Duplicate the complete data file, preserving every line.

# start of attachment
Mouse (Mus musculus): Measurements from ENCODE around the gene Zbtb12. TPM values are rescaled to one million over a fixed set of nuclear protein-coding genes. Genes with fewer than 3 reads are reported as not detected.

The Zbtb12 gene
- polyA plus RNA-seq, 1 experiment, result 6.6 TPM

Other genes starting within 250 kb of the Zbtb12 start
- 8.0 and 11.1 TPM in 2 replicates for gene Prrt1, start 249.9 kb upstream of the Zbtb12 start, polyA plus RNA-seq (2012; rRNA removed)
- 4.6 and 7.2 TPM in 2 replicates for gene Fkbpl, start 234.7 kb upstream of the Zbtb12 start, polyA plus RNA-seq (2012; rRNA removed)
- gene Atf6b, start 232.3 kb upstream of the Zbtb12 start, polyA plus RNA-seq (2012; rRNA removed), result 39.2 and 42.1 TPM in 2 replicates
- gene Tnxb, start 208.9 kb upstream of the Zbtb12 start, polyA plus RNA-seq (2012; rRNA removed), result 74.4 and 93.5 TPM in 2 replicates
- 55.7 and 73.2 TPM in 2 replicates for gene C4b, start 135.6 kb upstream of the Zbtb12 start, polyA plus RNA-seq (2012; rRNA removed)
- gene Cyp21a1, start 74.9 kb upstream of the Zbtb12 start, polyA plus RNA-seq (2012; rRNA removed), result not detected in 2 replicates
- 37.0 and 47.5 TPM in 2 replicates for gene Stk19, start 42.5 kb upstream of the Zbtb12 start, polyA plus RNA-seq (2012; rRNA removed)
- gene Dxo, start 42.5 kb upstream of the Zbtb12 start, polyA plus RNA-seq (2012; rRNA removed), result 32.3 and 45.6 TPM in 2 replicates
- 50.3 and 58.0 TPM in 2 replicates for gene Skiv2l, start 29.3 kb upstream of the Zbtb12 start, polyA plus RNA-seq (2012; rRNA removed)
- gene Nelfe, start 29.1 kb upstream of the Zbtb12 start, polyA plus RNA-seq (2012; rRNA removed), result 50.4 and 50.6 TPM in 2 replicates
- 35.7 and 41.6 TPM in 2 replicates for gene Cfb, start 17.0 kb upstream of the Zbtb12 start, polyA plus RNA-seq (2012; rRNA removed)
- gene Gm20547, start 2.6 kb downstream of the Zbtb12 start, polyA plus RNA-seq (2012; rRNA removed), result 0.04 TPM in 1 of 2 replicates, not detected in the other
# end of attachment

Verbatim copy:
Mouse (Mus musculus): Measurements from ENCODE around the gene Zbtb12. TPM values are rescaled to one million over a fixed set of nuclear protein-coding genes. Genes with fewer than 3 reads are reported as not detected.

The Zbtb12 gene
- polyA plus RNA-seq, 1 experiment, result 6.6 TPM

Other genes starting within 250 kb of the Zbtb12 start
- 8.0 and 11.1 TPM in 2 replicates for gene Prrt1, start 249.9 kb upstream of the Zbtb12 start, polyA plus RNA-seq (2012; rRNA removed)
- 4.6 and 7.2 TPM in 2 replicates for gene Fkbpl, start 234.7 kb upstream of the Zbtb12 start, polyA plus RNA-seq (2012; rRNA removed)
- gene Atf6b, start 232.3 kb upstream of the Zbtb12 start, polyA plus RNA-seq (2012; rRNA removed), result 39.2 and 42.1 TPM in 2 replicates
- gene Tnxb, start 208.9 kb upstream of the Zbtb12 start, polyA plus RNA-seq (2012; rRNA removed), result 74.4 and 93.5 TPM in 2 replicates
- 55.7 and 73.2 TPM in 2 replicates for gene C4b, start 135.6 kb upstream of the Zbtb12 start, polyA plus RNA-seq (2012; rRNA removed)
- gene Cyp21a1, start 74.9 kb upstream of the Zbtb12 start, polyA plus RNA-seq (2012; rRNA removed), result not detected in 2 replicates
- 37.0 and 47.5 TPM in 2 replicates for gene Stk19, start 42.5 kb upstream of the Zbtb12 start, polyA plus RNA-seq (2012; rRNA removed)
- gene Dxo, start 42.5 kb upstream of the Zbtb12 start, polyA plus RNA-seq (2012; rRNA removed), result 32.3 and 45.6 TPM in 2 replicates
- 50.3 and 58.0 TPM in 2 replicates for gene Skiv2l, start 29.3 kb upstream of the Zbtb12 start, polyA plus RNA-seq (2012; rRNA removed)
- gene Nelfe, start 29.1 kb upstream of the Zbtb12 start, polyA plus RNA-seq (2012; rRNA removed), result 50.4 and 50.6 TPM in 2 replicates
- 35.7 and 41.6 TPM in 2 replicates for gene Cfb, start 17.0 kb upstream of the Zbtb12 start, polyA plus RNA-seq (2012; rRNA removed)
- gene Gm20547, start 2.6 kb downstream of the Zbtb12 start, polyA plus RNA-seq (2012; rRNA removed), result 0.04 TPM in 1 of 2 replicates, not detected in the other